It will be neither climate change issues, nor the falling costs of solar or wind energy that will push the renewable bull market forward, but rather high oil prices (pushed significantly higher by supply constraints and extremely strong demand) that will kick off the bull market in renewables. Also, we do not think that any of these developments will lead to the end of the “age of oil,” as many market prognosticators claim at present. In fact, we believe quite the opposite: as we mentioned, we believe the adoption of renewables will come about because of the bullish fundamentals in the crude oil market. Renewables will certainly have an ever-greater role in providing energy to the global economy; however, it will be the bull market in oil (and a renewal of scarcity fears) that will cause the bull market in renewables to take place. Please read on to the oil section of this letter to see exactly why a bull market renewable will not at all be at the expense of an equally strong bull market in crude oil.

 

Under this framework, what will emerge in the next several years as the best way to play the upcoming bull market in renewable energy? Our research tells us the answer is surprisingly simple: it will not be complicated new technology companies, or solar panel makers, or massive wind or solar projects themselves. Instead, the best way to play the bull market in renewables will be a very straight-forward and conventional product that needs little explanation: copper. Why? The dynamics currently affecting global copper supply; the continued strong growth of “old” sources of conventional copper demand; and most important, the emergence of “new” sources of copper demand related to the build-out of renewable energy sources. All of these factors will unite to produce a huge copper bull market, not dissimilar to the one that started in 2001, which lasted a decade, and which ultimately carried copper up higher by nearly seven-fold in price.

 

Let’s start with the growth in “conventional” sources of copper demand. In our July 2014 quarterly letter, we outlined our research that indicated why analysts are significantly underestimating traditional copper demand. We predicted that China’s copper consumption (which at the time represented over 50% of world demand), would continue to grow strongly, ultimately reaching upwards of 70% of total world demand sometime in the next 10 years. Our forecast was based upon a predictable and stable relationship between any given economy’s installed copper base, and its level of real per capita GDP. For example, in order for an economy to support a per capita GDP level of $10,000 (we use 2005 real dollars), it requires an installed base of copper of between 80 and 150 lbs. per person. When a country hits $15,000 of real per capita GDP, the total invested copper stock is tightly clustered around 200 lbs. per person. And finally, once an economy reaches $20,000 and $30,000 of per capita GDP, those economies require 400 lbs. and 600 lbs. of copper respectively.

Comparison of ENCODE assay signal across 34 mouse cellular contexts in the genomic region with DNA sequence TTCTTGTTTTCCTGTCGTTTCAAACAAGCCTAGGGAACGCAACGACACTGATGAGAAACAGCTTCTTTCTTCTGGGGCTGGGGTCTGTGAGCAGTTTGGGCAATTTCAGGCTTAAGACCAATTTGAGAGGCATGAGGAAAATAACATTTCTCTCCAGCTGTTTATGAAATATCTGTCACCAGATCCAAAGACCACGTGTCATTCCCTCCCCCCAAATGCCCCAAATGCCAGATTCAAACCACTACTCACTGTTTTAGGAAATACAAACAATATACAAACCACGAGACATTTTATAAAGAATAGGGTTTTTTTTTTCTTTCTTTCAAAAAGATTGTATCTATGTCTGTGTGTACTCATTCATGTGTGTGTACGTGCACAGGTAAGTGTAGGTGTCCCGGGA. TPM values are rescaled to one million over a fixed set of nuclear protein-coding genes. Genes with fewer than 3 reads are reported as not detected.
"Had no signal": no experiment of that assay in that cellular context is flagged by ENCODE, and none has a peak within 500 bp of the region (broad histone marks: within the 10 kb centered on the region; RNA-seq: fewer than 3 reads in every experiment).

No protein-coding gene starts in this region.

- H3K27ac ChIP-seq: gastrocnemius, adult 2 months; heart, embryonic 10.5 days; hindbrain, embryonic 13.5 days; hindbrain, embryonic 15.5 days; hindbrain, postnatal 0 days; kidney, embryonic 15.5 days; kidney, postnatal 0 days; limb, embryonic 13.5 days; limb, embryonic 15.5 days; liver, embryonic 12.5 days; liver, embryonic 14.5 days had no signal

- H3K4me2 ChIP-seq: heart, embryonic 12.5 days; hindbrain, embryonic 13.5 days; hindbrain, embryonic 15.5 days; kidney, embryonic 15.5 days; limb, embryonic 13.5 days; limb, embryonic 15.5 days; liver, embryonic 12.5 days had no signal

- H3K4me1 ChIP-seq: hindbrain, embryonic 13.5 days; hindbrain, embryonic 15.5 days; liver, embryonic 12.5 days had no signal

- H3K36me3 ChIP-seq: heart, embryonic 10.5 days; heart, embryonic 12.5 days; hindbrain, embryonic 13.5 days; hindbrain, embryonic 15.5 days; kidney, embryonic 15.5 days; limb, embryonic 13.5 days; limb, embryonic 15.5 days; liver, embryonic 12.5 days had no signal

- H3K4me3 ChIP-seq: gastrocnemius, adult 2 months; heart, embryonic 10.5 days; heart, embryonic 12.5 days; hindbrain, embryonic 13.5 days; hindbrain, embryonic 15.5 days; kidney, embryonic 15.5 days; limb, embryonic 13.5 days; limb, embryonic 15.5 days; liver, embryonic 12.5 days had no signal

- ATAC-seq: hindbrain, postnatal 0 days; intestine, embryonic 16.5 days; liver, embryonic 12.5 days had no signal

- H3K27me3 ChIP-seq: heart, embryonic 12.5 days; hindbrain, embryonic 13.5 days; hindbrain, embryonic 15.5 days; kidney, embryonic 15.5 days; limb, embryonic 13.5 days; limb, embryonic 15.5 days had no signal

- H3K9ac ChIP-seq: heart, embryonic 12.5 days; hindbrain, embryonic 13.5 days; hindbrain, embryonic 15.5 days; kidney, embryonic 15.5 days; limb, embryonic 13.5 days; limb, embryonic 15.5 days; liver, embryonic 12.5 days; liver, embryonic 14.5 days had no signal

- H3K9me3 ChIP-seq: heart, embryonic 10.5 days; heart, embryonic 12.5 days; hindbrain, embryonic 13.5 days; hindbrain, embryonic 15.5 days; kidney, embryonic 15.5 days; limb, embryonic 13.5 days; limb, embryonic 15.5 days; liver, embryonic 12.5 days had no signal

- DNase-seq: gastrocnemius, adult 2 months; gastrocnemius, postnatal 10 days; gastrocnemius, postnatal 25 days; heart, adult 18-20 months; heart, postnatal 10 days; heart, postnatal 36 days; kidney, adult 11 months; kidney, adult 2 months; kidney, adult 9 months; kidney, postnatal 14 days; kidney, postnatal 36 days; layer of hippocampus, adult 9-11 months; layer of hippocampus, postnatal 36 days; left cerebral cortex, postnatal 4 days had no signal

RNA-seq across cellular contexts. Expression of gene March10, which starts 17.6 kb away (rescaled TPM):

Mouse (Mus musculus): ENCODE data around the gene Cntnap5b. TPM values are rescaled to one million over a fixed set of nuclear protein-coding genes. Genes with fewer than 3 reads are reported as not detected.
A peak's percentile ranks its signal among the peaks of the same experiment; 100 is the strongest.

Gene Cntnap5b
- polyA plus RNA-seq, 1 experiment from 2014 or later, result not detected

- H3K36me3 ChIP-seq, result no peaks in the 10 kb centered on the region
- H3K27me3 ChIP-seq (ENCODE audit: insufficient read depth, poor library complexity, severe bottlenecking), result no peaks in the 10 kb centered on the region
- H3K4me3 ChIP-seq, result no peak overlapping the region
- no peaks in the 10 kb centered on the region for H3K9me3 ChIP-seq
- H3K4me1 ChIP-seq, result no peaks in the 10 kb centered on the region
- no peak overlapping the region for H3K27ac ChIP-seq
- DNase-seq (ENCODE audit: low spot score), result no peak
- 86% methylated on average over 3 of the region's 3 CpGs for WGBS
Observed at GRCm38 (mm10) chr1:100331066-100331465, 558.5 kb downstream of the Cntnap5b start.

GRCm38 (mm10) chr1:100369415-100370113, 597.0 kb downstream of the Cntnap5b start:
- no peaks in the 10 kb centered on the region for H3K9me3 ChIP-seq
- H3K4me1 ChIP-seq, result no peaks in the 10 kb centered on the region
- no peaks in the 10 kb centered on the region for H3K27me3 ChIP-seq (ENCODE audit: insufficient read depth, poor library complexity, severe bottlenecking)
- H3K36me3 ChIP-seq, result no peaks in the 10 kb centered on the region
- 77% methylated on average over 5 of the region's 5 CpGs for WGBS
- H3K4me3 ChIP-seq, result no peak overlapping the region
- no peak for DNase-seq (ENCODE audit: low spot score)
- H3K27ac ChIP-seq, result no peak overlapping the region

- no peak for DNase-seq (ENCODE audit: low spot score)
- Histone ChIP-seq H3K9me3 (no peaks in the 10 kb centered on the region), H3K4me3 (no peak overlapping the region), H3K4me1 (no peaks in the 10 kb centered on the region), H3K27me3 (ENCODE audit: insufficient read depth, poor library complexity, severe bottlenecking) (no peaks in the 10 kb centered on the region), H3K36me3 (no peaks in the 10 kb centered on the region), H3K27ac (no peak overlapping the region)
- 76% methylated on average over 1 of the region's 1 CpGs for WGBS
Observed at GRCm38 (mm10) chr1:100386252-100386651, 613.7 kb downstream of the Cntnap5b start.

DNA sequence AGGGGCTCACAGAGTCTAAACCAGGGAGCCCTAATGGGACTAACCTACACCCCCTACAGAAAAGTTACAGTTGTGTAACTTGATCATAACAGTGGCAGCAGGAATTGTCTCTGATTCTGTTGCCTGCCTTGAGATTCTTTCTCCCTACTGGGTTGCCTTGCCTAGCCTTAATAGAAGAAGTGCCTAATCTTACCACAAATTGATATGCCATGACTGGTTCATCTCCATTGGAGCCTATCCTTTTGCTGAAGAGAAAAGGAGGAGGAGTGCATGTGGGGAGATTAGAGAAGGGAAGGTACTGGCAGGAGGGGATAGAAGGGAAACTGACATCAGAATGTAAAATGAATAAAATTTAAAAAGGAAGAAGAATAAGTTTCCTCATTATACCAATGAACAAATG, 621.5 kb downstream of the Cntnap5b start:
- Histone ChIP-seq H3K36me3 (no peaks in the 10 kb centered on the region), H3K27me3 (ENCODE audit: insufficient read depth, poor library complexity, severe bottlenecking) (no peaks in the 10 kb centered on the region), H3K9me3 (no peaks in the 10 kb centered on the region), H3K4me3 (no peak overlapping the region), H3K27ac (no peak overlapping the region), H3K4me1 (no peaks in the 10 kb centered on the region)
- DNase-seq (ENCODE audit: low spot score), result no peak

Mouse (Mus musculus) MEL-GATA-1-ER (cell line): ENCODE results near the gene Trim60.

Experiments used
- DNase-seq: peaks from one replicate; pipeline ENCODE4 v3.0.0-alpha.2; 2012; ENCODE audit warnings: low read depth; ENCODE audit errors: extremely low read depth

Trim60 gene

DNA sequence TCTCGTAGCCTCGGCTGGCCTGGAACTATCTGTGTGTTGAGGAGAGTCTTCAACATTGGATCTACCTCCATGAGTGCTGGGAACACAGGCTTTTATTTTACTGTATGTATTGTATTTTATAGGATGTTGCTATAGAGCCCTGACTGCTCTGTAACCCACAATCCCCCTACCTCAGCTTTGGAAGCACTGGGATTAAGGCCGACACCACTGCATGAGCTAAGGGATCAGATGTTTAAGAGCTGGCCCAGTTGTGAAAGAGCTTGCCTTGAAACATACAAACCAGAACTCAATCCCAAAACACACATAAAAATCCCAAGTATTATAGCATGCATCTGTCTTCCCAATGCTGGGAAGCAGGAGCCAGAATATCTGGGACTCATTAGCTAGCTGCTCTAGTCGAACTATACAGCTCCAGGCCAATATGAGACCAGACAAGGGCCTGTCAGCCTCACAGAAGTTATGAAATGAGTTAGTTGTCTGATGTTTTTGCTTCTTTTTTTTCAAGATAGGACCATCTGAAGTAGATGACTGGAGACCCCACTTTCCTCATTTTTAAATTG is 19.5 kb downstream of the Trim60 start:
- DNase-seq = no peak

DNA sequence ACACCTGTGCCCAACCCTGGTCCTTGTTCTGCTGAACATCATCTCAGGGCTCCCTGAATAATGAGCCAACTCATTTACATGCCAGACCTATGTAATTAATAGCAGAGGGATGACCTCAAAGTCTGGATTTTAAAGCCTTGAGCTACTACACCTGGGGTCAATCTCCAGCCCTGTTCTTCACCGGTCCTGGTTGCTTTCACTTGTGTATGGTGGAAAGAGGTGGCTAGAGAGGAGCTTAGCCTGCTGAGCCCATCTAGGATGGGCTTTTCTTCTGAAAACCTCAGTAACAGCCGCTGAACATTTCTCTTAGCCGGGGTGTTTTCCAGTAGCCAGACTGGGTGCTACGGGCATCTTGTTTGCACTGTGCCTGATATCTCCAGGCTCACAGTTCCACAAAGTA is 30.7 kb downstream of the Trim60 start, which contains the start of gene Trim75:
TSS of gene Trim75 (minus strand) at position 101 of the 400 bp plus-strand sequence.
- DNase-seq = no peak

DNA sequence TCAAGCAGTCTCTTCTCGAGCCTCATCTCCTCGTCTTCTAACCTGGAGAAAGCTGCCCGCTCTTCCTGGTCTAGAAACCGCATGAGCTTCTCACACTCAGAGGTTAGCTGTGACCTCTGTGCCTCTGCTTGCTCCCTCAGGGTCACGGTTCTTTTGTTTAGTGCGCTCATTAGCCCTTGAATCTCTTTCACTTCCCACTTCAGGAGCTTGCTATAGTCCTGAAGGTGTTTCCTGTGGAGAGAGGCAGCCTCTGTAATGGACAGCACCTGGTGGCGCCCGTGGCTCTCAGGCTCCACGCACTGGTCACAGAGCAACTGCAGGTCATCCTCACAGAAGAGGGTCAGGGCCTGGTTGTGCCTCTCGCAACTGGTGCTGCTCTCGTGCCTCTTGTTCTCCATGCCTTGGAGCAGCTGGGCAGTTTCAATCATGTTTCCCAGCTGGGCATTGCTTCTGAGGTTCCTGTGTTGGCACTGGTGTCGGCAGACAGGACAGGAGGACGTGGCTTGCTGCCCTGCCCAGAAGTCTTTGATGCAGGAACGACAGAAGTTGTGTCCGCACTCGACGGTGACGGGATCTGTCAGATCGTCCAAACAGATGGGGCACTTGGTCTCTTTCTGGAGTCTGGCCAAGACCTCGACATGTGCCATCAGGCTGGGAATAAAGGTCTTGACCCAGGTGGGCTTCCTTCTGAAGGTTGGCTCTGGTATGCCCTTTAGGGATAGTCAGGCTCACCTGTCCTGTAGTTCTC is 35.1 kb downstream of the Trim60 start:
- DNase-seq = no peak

To demonstrate just how stable this relationship really is, we calculated that Japan, South Korea, and Germany had an installed copper base of 600, 550, and 650 lbs. per person respectively by the time each economy reached $30,000 of per capita real GDP (and remember, these three economies were all very different in terms of industries, geographies and eras when they hit $30,000 of per capita GDP). By the end of 2013, with China’s real per capita GDP at $8,500, our models told us that an economy of its size should require 120 lbs. of installed copper per person. In order to check our models, we calculated China’s installed copper base at the end of 2013 and it worked out to be 123 lbs. per person—only three lbs. off from our models. We estimated at that time that given a 6.5% annualized rate of growth, China’s real GDP would reach $17,000 by 2024, which would require an installed copper base of 290 lbs. per person. In order to reach this installed copper base, and assuming global copper mine supply was able to grow by 3% per year (a level that we believe is unrealistically optimistic), China’s copper consumption would have to grow from 54% of world demand to a staggering 70% by 2024.

 

So, how well has this model performed in the two years since we made our first predictions? We had estimated that Chinese real GDP would grow by 6.5% per year and that by 2015, the installed base of copper would need to reach 144 lbs. per person. According to official figures, Chinese real GDP actually grew by 7% per annum and as a result, the total installed copper stock in China has now reached 153 lbs. per person – exactly in line with our models once you adjust for the higher-than-expected growth in real GDP. Back in 2014 we predicted that China’s copper consumption would double by 2024, and now that projection looks to be too conservative. China consumed 9.8 mm tonnes of copper in 2013, and we modelled that China should consume 11 mm tonnes of copper in 2016; however, based upon data from the World Bureau of Metal Statistic (WBMS), for the first four months of 2016, it now looks as though China will consume 12.6 tonnes of copper this year. And, please remember, China is only one of the many countries that is going through the stage in its development where it must add to its installed base of copper. Indonesia, the Philippines, Malaysia, Thailand, Vietnam, and India all need to see huge increases in their installed copper base if their economies are ever to reach middle income GDP levels.

 

We should point out the copper demand story we have described above only includes the historical “traditional” sources of copper demand that have existed over the last 70 years in the post-World War II environment. This story is notable in and of itself, if only because investors are completely underestimating the global demand for copper, based upon the historical relationships between per capita GDP and the installed copper stock. However, if our prediction regarding the coming bull-market in renewables is correct, then we are in the process of adding a massive source of “new” copper demand as well.